The IFJ represents over 600 000 journalists in the world. Part of our activities includes the promotion of strong authors' rights protection for journalists. That is, the right to be named and protect the integrity of our works and receive equitable remuneration when journalistic content is being used.
According to WIPO International Treaties, journalists enjoy a series of exclusive rights (reproduction, distribution, communication to the public...) over the content they create.
According to WIPO Treaties, exceptions and limitations to copyright must be decided at national level subject to the 3-steps-test.
We believe that the situation, as it is, complies well with the necessity to strike a balance between the interests of right holders and those of content users.
At a time where journalism faces a major crisis, where many journalists and other creators struggle to make a living, where the same material is being used on different formats and copied without any additional fees being paid, we believe that asking for strong enforcement of IP rights is not a lame request. And we believe that a discussion over the possibility to set mandatory exceptions at international level is not appropriate when those who create the content do not enjoy full protection of their rights.
Voluntary agreements already exist. They are, in our view, a better solution to allow for exceptions and limitations and ensure remuneration for authors. Statutory exceptions have the disadvantage that they remain static: voluntary agreements can be updated more easily than laws if developments in society or technology make changes necessary.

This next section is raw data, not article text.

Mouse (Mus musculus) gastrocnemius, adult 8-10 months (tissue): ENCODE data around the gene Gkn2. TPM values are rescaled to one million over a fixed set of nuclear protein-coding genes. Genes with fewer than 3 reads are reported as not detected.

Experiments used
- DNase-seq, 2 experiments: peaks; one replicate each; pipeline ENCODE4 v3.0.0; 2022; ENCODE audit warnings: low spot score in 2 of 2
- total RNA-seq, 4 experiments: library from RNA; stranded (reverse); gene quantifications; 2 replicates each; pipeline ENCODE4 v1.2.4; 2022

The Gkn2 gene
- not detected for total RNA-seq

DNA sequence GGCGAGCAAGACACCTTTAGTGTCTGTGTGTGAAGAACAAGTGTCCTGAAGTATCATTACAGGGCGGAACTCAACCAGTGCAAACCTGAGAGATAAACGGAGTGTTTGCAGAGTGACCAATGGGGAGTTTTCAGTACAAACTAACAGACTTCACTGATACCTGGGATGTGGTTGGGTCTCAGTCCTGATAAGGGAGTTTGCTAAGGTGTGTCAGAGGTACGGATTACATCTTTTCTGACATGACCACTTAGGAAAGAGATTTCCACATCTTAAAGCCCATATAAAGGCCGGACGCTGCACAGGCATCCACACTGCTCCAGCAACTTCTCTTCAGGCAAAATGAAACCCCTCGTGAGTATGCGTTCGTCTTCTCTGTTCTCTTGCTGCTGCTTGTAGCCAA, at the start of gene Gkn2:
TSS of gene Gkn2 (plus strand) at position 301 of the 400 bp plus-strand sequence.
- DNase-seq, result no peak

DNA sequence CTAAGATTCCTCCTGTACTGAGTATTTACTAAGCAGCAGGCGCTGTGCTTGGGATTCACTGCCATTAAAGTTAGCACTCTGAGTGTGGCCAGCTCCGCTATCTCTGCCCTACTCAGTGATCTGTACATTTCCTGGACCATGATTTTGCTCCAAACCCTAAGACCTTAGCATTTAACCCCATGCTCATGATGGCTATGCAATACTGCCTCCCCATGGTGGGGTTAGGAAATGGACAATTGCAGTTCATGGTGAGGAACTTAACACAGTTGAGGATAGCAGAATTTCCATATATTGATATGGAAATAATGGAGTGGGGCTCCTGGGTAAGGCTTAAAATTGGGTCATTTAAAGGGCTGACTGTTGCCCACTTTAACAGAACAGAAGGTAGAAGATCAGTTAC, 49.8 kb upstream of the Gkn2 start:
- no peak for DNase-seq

In Denmark for instance, an agreement between right holders and the Danish Broadcasting Corporation allows for the broadcaster's archive material to be made available to the public on the internet. The voluntary agreement entered into between the representative parties was achievable because there is a general clause in Danish intellectual property law extending such voluntary agreements to cover non-represented rights holders.
The recent settlement between Google and US associations of authors and book publishers for the online scanning of books is another example of how voluntary agreements are made possible.
News information must circulate. We must guarantee the public's right to know and users' access to media. But we must ensure that those who create news information receive a fair remuneration for it. We believe that WIPO delegations should encourage right holders to agree on voluntary agreements to provide for a more flexible approach that would combine exceptions and limitations for users with appropriate remuneration for creators.